Love is your birth mother playing with you in the park.
Happy Love Thursday, everyone!
May your day include all sorts of playful and unexpected love.
So Maeve’s had a nasty stomach virus for a couple days. This involves lots of fluids, lots of hugs, lots of schedule-juggling for her folks, and many, many more diaper changes than should even be legal. And it’s during those times of tushy-wiping that I’ve had some time to think. (Who knows, maybe this is when I get my best thinking done.)
Don’t get me wrong, spending time home with Maeve, even a virus-laden Maeve, is absolutely my all-time favorite thing to do. Between sharing loads of wonderful cuddles, building oh-so-impressive towers of blocks together only for her to howl with laughter as she swipes her little arms through them, and offering innumerable recitations of her most beloved books (Thank you, Sandra Boynton for those lovable hippos and their silly pajamas, those belly-buttoned hippos in their undersized bikinis and the big and tiny, smooth and spiny dinosaurs crammed in an elevator), this mama has had some major diaper duty.
And those that know me know I am not a girl who likes to talk bodily fluids or functions. They’re “Unmentionable.” That’s the word I use in conversation and these folks know to use the context of the conversation to figure out what I mean. Call me crazy, I don’t care. (And by the way, all you naysayers were wrong: Becoming a mom has not somehow enabled me with the ability to talk in the Language of Bodily Fluids, which includes, much to my dismay, matters of color, texture and frequency. Nope. Hasn’t happened.) None of this is cool to me. None of it is even remotely comfortable for me.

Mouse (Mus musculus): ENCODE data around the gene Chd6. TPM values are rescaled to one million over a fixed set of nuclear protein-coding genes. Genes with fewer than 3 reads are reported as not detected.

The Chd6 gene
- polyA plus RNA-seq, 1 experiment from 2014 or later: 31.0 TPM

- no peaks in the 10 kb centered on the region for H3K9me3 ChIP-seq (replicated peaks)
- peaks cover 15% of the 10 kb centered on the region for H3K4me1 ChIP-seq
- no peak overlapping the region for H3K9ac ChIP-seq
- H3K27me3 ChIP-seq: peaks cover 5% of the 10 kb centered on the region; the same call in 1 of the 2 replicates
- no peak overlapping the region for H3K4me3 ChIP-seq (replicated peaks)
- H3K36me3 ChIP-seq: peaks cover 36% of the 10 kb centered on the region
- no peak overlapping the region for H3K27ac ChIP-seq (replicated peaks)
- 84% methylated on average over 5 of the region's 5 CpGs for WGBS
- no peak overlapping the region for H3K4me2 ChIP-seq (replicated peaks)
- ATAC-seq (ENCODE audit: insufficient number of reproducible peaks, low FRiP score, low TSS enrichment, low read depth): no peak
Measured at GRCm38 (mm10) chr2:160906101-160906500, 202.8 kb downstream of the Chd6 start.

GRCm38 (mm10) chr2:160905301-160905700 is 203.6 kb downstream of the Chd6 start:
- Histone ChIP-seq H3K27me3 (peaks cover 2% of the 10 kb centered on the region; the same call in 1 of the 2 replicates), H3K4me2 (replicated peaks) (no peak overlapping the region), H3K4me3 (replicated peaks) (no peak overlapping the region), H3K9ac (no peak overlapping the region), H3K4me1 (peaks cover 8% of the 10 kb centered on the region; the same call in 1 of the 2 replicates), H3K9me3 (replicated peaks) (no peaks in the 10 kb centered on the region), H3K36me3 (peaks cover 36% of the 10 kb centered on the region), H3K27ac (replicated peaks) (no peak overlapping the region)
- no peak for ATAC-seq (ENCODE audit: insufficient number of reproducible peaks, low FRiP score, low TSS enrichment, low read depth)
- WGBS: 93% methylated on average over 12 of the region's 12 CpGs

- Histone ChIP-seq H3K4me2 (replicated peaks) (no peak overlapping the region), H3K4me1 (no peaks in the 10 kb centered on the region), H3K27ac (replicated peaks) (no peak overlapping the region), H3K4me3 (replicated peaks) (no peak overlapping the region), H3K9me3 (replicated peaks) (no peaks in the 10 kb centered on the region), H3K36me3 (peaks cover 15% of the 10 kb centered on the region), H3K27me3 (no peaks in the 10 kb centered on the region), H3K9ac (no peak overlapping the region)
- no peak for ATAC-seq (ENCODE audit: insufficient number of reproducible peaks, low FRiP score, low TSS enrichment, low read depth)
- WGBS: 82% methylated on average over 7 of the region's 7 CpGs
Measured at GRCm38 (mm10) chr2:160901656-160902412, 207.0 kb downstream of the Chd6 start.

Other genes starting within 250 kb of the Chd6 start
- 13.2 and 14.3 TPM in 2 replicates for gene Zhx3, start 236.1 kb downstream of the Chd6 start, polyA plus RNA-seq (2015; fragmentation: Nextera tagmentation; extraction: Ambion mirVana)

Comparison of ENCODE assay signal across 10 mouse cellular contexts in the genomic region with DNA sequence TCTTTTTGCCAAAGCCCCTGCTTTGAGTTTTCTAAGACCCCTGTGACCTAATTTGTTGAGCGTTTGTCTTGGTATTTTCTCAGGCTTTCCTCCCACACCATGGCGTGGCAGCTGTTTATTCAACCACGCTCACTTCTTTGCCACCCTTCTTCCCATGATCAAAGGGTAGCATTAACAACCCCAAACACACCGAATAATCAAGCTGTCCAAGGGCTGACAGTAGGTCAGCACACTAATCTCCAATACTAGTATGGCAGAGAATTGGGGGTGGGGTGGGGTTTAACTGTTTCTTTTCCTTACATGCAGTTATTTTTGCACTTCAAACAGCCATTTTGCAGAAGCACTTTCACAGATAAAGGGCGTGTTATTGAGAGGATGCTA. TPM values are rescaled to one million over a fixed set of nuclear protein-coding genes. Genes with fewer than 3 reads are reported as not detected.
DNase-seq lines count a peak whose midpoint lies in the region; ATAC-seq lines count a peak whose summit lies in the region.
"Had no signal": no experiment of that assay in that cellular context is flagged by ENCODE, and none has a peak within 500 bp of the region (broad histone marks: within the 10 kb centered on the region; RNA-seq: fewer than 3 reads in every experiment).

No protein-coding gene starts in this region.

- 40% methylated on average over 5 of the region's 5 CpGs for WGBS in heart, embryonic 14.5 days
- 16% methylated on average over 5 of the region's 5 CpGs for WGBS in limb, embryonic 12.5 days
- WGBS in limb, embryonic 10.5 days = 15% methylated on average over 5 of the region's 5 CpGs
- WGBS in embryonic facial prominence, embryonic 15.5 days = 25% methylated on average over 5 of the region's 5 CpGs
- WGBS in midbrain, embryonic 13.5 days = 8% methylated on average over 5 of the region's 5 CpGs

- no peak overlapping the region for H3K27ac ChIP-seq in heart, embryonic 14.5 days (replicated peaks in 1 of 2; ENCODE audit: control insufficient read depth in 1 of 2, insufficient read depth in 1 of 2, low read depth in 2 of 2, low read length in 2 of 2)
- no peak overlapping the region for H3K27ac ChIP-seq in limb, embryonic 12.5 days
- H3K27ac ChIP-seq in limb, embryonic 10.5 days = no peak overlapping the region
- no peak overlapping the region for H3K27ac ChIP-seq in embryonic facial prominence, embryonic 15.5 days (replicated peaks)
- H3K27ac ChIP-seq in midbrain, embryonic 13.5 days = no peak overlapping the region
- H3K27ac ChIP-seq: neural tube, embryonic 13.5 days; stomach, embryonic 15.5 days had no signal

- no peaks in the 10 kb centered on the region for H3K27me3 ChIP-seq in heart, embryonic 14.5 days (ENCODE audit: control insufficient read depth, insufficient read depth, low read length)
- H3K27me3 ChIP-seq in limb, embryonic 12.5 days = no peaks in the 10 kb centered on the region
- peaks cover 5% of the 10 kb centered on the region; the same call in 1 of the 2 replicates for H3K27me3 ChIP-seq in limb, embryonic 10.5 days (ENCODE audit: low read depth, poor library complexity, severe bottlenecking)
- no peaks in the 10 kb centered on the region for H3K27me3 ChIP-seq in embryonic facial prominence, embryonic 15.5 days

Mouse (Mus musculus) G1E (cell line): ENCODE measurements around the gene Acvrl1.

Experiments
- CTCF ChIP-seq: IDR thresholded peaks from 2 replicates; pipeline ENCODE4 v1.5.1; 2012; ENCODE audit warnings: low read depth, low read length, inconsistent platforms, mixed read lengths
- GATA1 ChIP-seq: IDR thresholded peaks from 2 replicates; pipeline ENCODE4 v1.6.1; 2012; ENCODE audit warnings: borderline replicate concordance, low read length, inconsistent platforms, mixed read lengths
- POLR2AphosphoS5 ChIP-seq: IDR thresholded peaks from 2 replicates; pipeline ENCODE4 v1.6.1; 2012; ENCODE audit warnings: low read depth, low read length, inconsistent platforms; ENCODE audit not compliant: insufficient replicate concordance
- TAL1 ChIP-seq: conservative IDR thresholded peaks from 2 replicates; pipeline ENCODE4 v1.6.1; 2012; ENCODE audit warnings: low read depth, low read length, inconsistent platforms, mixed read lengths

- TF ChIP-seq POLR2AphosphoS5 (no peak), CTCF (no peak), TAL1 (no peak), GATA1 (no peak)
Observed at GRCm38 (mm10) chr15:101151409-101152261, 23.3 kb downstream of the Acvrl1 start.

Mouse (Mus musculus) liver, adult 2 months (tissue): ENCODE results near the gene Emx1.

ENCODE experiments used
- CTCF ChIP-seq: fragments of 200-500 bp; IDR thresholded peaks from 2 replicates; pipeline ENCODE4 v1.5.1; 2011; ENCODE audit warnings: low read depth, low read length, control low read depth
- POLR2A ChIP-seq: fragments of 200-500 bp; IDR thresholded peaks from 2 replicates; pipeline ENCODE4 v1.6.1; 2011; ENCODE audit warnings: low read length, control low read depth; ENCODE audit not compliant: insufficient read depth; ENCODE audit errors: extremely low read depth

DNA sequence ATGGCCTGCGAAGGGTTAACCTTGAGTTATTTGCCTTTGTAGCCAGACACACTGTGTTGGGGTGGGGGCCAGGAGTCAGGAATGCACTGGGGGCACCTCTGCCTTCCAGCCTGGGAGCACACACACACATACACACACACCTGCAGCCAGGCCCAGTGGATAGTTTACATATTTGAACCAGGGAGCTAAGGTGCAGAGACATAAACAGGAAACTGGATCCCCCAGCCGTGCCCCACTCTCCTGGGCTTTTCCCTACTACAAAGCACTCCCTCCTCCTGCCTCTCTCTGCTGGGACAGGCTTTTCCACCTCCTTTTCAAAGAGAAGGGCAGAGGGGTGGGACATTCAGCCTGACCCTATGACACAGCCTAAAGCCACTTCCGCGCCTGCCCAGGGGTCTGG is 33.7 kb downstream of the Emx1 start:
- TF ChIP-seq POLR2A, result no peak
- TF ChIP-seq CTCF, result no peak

Since I have been changing so many diapers, I got to thinking about one morning a couple months ago when my daughter gave me a special gift. I’d written it down then to share with a friend via email and, since I’m deep in diapers these days, it seems like the perfect time to share it with you. Here goes:
This was my morning greeting from little Maeve, the girl who is sunshine on my cloudy days, sugah in my coffee of life, a bright light in a dark … well, you get the idea. I was running late (what’s new about that, you ask? Well, read on, read on) and Maeve was awfully quiet in her crib. I knew she was awake because she was playing the music on her cribside aquarium toy.
But most mornings in her crib she is in deep conversation with herself, cooing, babbling, laughing, singing “Tinkle, tinkle dada tar.” Not today. This should have been a clue.
Since I was running late, I happily accepted her silent solitude while I hurried around getting myself together for the day. Finally, about 15 minutes behind schedule, I went into Maeve’s room to greet her. It’s always such a precious time — her face beams with excitement at seeing me and then she peers over my shoulder to see if a kitty cat has accompanied me. So today as I pushed open the door in my usual fanfare, I found her standing at the far end of her crib, her big doe eyes looking larger than usual and guilt-ridden, like I had just caught her trying to climb out her bedroom window into the arms of her heavily-tattooed, much-older boyfriend. (I’m almost wishing that had been the case. Almost.)